5.    If your child is feeling down about the whole reading thing, start focusing on what they are awesome at.  Usually they are really good with at least one other thing, if not several.  My son could describe a black hole in way I didn’t even understand two years before he was a regular reader.  Find out what they really know.

6.    The real key to all of this is that the whole reading thing is really not the huge issue we’re all afraid it is.  It really isn’t.  Search for your gratitude and show your child and yourself that you’ve got this and know that this is just part of the reason you chose to homeschool in the first place!

I would love to hear your experiences with teaching your own children to read. Leave a comment below!

Celebrate your Kids' 2015 Successes

Welcome to the New Year! A great way to get back into your regular work pattern is to reconnect with why you are doing what you are doing and learning what you are learning this year. I have a super fun 2-part exercise you can do with your kids to boost the second half of their school year!

If you haven’t already, and even if you already have, celebrate everything that went well last year. The goal here is to come up with 30 to 50 different things that your kids learned last year―you know, those things that they are proud of! It can be little things or big things, but the goal is to get them to see how far they have come and everything they have learned.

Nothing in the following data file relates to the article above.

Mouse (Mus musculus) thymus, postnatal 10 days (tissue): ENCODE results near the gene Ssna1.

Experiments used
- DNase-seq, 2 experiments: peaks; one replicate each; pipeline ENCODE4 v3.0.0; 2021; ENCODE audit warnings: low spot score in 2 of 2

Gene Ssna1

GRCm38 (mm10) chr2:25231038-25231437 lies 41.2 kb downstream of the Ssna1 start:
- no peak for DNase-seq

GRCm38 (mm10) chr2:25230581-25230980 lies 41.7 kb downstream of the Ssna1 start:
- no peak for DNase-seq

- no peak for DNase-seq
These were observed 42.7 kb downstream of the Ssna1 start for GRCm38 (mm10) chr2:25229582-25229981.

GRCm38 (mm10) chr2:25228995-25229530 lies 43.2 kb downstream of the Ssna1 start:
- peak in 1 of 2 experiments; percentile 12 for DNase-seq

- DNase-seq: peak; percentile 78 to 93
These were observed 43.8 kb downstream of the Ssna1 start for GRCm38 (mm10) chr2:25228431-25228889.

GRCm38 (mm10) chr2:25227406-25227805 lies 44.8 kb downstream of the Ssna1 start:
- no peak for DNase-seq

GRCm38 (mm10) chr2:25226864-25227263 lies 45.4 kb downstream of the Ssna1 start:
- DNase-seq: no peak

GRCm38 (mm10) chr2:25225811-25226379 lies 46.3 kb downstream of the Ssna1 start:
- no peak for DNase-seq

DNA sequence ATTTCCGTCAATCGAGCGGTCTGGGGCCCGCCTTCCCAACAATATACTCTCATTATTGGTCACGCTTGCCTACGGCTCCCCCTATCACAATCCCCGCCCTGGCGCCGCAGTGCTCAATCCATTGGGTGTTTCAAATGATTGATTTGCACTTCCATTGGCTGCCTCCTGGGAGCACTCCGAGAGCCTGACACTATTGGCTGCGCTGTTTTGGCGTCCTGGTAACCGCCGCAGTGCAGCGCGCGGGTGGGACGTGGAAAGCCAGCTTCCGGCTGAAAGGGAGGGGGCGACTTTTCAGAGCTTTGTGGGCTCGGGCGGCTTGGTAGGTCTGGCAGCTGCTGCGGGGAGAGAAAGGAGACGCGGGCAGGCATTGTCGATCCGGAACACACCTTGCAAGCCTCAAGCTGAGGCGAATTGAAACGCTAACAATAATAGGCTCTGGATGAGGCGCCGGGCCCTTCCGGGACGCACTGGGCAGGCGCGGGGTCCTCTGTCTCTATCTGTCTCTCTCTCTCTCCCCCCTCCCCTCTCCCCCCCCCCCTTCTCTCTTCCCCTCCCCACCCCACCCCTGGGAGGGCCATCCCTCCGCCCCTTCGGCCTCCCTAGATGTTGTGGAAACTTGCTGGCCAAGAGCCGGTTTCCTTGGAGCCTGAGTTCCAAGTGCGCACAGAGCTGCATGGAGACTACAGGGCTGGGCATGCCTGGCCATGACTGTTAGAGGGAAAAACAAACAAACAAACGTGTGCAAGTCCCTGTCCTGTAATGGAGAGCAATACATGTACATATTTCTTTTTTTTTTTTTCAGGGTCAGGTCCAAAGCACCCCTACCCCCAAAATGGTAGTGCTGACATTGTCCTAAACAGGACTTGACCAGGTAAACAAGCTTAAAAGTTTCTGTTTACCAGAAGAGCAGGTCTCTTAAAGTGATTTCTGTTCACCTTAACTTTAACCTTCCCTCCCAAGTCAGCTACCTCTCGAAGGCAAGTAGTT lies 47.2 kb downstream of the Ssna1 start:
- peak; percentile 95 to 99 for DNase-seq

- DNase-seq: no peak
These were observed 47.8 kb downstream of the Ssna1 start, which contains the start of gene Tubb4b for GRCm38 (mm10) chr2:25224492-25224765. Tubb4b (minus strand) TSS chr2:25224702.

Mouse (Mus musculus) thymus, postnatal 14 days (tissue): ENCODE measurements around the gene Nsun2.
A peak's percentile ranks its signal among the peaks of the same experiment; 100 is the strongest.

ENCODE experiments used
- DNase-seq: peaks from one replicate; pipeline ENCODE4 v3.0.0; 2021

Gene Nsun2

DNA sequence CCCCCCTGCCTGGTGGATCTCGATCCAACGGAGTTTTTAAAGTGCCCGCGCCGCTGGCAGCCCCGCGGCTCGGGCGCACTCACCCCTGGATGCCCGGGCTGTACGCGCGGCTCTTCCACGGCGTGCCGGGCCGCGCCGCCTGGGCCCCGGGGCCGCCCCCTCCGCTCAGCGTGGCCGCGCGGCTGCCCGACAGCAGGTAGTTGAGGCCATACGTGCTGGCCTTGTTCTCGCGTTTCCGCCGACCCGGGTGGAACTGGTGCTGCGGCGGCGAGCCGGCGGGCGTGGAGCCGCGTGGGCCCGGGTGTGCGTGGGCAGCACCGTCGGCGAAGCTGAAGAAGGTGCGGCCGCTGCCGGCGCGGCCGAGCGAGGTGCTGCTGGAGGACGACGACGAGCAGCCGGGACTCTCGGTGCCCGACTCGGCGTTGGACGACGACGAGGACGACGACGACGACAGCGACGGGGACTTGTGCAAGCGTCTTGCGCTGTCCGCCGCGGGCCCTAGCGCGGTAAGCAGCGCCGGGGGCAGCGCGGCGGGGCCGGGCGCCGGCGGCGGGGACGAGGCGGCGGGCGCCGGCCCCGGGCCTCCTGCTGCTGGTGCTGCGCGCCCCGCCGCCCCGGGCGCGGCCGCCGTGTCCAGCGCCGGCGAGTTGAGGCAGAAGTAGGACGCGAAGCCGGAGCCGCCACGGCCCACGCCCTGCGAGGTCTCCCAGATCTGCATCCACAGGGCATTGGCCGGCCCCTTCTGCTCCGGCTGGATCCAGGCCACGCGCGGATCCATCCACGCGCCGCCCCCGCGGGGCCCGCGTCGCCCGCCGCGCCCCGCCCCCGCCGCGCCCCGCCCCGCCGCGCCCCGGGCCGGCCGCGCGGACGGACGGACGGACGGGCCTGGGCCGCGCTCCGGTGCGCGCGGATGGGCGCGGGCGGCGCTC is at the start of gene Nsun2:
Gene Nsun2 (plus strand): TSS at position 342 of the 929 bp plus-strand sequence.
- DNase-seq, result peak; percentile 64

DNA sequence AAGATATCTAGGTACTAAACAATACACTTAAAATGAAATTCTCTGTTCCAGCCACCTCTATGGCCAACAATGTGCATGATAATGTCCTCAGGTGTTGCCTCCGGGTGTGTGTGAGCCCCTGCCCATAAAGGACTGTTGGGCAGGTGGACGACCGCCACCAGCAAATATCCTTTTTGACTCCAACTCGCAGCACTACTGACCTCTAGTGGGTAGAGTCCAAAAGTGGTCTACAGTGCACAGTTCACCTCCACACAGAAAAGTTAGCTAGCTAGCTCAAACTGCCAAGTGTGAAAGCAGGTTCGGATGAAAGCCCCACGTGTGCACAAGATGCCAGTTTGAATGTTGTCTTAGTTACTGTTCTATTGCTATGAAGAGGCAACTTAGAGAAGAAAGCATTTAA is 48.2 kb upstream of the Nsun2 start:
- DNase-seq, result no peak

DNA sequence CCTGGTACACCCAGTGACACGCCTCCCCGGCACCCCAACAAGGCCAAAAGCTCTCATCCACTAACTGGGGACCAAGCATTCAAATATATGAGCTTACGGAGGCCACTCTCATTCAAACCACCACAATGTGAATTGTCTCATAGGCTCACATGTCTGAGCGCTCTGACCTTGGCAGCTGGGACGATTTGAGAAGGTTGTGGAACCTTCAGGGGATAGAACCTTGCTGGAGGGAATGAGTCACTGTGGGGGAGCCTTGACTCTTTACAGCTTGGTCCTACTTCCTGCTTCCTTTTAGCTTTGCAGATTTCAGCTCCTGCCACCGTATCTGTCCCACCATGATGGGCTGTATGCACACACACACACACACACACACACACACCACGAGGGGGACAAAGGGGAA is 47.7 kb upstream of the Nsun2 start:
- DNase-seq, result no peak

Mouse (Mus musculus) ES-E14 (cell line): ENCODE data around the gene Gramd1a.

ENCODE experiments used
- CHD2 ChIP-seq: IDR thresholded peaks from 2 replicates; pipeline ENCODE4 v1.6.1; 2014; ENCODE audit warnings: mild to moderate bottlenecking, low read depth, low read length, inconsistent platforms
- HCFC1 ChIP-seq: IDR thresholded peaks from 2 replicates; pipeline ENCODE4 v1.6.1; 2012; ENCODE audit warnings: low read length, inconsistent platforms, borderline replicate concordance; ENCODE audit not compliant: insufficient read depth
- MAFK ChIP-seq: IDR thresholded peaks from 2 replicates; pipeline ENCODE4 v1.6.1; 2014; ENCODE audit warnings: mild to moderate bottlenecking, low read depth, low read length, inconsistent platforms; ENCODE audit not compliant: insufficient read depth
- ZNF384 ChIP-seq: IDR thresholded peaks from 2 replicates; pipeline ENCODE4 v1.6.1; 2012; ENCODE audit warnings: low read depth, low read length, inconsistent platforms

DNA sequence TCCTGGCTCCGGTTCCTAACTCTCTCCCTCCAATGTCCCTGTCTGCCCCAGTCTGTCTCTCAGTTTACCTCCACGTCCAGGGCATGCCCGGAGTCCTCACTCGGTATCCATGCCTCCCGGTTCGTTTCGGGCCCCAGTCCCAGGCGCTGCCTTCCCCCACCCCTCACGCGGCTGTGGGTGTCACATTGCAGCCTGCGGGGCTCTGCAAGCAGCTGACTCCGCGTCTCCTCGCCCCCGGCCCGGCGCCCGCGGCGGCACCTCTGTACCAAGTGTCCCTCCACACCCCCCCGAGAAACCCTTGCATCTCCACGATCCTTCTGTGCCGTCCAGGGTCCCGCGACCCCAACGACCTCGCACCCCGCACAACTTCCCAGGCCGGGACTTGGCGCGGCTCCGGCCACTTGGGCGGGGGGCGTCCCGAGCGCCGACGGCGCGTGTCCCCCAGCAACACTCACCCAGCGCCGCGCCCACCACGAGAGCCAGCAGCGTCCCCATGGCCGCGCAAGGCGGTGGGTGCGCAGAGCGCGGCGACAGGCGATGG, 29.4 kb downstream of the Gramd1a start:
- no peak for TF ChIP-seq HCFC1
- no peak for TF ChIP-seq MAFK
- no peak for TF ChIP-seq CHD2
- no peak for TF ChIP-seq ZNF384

Have the kids work with you or another partner that is encouraging. Or they could get out their journals and you could be a partner to all of them at the same time, guiding them through the exercise. Start with the phrase “I am proud of…” and have them start writing down a list. It could include anything big or small that they have learned in the last year. Have them think about what they were studying a year ago, or even at the beginning of the school year, and compare it to where they are today. What do they understand or know now that they didn’t before?

Take it a step further. What are they proud of in their lives that was hard for them? How about standing up for themselves or others? Or a tricky situation that they handled well or even not so well but learned from? How about new character traits that they have developed? Or even inches that they have grown in the past year? (That is hard work too!) Did they hit any goals this year? Read a particularly challenging book? Learn a new sport, instrument, or language?